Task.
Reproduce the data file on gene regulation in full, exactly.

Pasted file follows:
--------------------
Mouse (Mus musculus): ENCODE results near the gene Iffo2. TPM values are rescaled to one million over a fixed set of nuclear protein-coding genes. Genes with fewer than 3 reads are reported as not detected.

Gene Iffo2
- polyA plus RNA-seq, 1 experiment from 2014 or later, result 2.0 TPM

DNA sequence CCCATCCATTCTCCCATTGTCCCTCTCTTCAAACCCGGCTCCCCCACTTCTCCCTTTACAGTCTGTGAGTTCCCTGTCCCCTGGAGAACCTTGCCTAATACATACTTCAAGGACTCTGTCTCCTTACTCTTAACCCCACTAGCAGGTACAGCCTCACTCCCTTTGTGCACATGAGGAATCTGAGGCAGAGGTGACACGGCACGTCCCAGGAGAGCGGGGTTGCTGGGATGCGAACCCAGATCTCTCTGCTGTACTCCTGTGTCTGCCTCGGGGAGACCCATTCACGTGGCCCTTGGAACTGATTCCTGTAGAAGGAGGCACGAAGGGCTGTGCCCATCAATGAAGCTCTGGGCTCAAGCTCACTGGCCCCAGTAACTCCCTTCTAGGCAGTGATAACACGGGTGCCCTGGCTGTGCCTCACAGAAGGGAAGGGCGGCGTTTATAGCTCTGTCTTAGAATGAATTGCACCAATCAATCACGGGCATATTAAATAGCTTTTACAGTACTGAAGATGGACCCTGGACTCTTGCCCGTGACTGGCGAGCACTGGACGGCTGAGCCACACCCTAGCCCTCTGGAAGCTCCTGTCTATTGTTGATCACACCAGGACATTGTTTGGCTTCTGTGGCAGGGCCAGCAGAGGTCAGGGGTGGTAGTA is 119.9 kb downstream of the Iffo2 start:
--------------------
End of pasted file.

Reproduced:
Mouse (Mus musculus): ENCODE results near the gene Iffo2. TPM values are rescaled to one million over a fixed set of nuclear protein-coding genes. Genes with fewer than 3 reads are reported as not detected.

Gene Iffo2
- polyA plus RNA-seq, 1 experiment from 2014 or later, result 2.0 TPM

DNA sequence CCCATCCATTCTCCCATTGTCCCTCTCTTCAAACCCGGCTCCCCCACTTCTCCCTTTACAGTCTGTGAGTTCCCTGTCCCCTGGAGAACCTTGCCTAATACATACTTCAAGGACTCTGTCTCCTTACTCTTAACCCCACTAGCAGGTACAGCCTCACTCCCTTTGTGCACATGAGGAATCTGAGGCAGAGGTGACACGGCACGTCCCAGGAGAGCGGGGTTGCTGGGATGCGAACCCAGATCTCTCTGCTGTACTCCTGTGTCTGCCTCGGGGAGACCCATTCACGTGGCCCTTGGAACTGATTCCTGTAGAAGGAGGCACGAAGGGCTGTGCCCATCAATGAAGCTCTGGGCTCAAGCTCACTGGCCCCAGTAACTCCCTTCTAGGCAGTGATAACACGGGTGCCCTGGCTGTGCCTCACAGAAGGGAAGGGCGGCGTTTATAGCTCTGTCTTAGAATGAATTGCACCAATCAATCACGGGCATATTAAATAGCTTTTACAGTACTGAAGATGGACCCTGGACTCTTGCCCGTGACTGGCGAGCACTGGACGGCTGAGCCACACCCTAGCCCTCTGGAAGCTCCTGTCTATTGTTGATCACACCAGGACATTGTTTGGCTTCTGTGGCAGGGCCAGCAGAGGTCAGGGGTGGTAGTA is 119.9 kb downstream of the Iffo2 start: